Luther College faculty Anna Peterson named the Norwegian-American Historical Association’s new editor
The Norwegian-American Historical Association is pleased to name Anna M. Peterson, Luther College assistant professor of history, as the Association’s new editor. For the past decade Peterson has been an active scholar in the field of Norwegian-American history. She will hold the two roles concurrently.
In her role as editor, Peterson will oversee the redesign and relaunch of NAHA’s journal, Norwegian-American Studies; anticipated relaunch is fall 2019. The roots of the journal go back to 1926, when the Association released its first issue of Studies and Records. Since then, NAHA has published a total of 36 volumes of studies. The name of the series has changed over the years, but the intent has remained the same: to encourage and support scholarship in the field by offering a peer-reviewed platform.
“I look forward to sustaining and developing NAHA’s relationships with authors and showcasing the best scholarship in Norwegian American history, culture and life in our publications,” Peterson said.
She believes the NAHA publications program can play a significant role in cultivating and sustaining scholarly interest in the field of Norwegian-American migration history. “The journal has the potential to energize the field of Norwegian-American studies and attract attention to this important area of scholarly inquiry. This will ultimately enhance our understanding of the interconnected histories of both Norway and the United States,” she said.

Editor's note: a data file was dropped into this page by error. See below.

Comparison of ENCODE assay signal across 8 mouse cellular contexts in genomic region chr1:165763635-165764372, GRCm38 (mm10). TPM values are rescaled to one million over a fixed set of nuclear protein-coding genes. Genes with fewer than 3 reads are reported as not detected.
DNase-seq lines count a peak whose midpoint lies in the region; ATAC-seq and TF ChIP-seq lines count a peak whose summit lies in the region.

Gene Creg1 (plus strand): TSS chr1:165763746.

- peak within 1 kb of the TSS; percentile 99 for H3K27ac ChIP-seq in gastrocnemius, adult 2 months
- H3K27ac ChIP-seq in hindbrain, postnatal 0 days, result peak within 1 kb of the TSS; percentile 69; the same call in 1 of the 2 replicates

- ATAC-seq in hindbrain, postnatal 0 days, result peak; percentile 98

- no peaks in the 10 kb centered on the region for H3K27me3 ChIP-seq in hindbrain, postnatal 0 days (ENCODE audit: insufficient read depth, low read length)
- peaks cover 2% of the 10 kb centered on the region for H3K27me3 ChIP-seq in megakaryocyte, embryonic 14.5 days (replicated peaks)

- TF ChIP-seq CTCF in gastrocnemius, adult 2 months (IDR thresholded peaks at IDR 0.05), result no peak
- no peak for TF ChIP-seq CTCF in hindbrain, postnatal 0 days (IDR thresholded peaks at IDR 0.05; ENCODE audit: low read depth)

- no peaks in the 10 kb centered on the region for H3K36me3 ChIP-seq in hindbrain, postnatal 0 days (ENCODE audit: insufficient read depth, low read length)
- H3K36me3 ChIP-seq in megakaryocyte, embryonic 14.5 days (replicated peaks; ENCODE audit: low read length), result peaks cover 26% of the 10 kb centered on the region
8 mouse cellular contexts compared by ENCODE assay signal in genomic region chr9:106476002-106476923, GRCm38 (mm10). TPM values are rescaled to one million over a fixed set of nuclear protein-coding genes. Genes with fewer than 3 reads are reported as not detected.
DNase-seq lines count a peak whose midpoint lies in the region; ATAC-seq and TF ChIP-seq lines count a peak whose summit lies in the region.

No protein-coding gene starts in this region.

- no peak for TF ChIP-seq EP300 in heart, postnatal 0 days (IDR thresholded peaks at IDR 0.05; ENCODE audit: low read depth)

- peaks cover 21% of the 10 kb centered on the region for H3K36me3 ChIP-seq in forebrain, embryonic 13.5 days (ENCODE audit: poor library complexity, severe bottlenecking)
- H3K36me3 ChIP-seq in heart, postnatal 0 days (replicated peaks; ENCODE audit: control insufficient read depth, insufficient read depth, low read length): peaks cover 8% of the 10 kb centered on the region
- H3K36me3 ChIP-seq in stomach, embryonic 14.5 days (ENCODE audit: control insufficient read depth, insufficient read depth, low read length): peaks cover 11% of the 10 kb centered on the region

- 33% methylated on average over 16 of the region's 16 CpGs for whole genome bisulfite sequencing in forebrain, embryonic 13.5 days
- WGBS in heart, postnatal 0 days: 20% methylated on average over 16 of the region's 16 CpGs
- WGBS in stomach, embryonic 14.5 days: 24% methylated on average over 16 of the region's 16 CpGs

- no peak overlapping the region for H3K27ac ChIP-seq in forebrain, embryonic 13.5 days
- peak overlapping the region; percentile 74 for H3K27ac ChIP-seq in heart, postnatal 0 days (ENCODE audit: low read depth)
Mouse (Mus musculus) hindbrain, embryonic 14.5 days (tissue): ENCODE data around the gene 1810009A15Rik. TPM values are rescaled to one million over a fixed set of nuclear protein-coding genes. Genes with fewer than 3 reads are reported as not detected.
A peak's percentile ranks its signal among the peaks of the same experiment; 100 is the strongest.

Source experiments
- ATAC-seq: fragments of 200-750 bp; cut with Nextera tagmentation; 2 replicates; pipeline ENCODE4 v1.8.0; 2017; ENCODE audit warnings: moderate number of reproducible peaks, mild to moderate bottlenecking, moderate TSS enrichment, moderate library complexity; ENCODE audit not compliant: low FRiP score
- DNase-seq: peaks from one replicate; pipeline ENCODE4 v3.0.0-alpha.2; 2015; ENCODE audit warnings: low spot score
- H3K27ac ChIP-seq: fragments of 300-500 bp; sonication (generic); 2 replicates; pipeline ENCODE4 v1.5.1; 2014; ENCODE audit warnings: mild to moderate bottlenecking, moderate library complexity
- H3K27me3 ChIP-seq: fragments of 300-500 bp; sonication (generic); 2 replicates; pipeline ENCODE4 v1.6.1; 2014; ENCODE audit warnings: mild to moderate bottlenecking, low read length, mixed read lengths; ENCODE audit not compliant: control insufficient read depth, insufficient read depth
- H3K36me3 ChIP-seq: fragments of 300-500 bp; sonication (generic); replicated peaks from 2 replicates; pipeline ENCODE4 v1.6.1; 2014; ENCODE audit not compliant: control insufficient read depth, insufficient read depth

There have been only four editors in the Association’s 93-year history: Theodore Blegen, Kenneth Bjork, Odd Lovoll and Todd Nichol. “I am honored for my name to be listed alongside the accomplished past editors of NAHA. I intend to uphold the reputation for academic excellence that they established,” Peterson said.
Peterson joined Luther College’s history department in 2013 as a specialist in modern European history. Her current coursework includes European history from 1648, Russian history, Scandinavian immigration history and the history of the Holocaust.
She received her bachelor’s degree from Concordia College in Moorhead, Minnesota, her master’s degree from the University of North Dakota and her Ph.D. from The Ohio State University.
Named the Nena Amundson Distinguished Professor at Luther’s Opening Convocation Aug. 30, Peterson will explore gendered ideas of health and wellness at the Norwegian-American-run Bethany Indian Mission School from 1884-1934. The Amundson Professorship Award provides a faculty stipend, a student stipend and funding for a research project, and spans two academic years. The award is competitive, based on the selection committee’s evaluation of project proposals, particularly those focusing on health and wellness issues for women.
The Norwegian-American Historical Association is a non-profit, member-supported organization dedicated to locating, collecting, preserving and interpreting the Norwegian-American experience. Housed at St. Olaf College in Northfield, Minnesota, the organization is home to the largest collection of Norwegian-American manuscripts in North America, and it has produced more than 100 publications on the Norwegian-American experience throughout its 93-year history. For more information, visit naha.stolaf.edu.
A national liberal arts college with an enrollment of 2,050, Luther offers an academic curriculum that leads to the Bachelor of Arts degree in more than 60 majors and pre-professional programs. For more information about Luther visit the college’s website: http://www.luther.edu.